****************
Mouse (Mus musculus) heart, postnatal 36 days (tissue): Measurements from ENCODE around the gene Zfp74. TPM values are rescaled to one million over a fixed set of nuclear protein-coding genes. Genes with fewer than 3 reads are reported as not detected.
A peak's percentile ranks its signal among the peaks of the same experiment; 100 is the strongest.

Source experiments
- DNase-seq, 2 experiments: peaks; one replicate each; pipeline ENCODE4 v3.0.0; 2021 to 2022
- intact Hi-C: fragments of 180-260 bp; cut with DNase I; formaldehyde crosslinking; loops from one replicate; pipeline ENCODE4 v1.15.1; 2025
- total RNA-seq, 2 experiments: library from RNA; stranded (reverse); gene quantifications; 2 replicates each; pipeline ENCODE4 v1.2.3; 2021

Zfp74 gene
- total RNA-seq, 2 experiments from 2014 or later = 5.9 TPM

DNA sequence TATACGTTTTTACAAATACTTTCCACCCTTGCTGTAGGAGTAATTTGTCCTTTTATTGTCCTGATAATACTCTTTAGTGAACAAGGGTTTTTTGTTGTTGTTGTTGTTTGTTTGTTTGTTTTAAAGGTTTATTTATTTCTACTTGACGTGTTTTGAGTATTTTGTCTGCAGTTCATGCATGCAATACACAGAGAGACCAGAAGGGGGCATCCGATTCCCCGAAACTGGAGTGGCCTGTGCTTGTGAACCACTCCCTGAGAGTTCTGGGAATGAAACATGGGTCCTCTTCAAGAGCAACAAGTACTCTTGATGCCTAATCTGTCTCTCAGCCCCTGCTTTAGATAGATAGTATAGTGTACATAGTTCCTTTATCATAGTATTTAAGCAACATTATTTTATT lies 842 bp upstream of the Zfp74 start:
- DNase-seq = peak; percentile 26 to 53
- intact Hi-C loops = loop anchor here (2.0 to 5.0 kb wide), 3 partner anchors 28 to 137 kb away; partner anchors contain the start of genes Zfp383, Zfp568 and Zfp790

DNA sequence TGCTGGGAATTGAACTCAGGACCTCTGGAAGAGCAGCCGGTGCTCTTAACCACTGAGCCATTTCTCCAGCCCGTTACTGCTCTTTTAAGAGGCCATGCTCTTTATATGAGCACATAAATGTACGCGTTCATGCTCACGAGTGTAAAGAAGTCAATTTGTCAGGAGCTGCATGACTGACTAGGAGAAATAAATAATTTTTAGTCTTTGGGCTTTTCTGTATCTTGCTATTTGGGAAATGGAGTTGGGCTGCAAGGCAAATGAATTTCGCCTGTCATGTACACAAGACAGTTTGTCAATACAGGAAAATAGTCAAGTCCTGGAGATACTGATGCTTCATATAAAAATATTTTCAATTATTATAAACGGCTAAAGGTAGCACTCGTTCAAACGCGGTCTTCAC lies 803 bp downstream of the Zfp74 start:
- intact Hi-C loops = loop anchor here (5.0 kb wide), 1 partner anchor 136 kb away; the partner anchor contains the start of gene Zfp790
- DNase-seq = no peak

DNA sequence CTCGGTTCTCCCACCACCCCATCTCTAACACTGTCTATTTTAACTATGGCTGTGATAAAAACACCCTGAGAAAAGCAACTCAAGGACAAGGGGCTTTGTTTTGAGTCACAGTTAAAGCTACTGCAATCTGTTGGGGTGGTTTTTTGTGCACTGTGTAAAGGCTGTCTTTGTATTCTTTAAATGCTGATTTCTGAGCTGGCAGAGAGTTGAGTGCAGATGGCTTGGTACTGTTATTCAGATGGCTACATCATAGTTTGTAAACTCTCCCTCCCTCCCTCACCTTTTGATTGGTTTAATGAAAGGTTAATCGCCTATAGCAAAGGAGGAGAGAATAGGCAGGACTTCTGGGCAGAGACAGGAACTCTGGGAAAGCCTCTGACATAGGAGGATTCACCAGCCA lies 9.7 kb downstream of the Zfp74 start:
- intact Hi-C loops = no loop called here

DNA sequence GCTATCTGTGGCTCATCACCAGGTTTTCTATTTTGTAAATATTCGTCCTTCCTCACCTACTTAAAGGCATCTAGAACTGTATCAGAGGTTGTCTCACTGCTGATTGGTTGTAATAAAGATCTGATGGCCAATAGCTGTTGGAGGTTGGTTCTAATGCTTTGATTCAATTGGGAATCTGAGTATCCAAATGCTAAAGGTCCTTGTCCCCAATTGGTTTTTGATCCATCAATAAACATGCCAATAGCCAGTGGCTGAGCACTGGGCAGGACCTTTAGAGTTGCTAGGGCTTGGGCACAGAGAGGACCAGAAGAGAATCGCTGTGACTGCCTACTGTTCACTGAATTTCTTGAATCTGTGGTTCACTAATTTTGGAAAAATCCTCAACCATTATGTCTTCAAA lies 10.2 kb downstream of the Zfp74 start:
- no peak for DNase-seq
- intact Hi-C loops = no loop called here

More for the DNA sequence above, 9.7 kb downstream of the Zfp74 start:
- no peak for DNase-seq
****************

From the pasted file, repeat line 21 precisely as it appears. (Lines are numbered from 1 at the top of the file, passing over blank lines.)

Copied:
- no peak for DNase-seq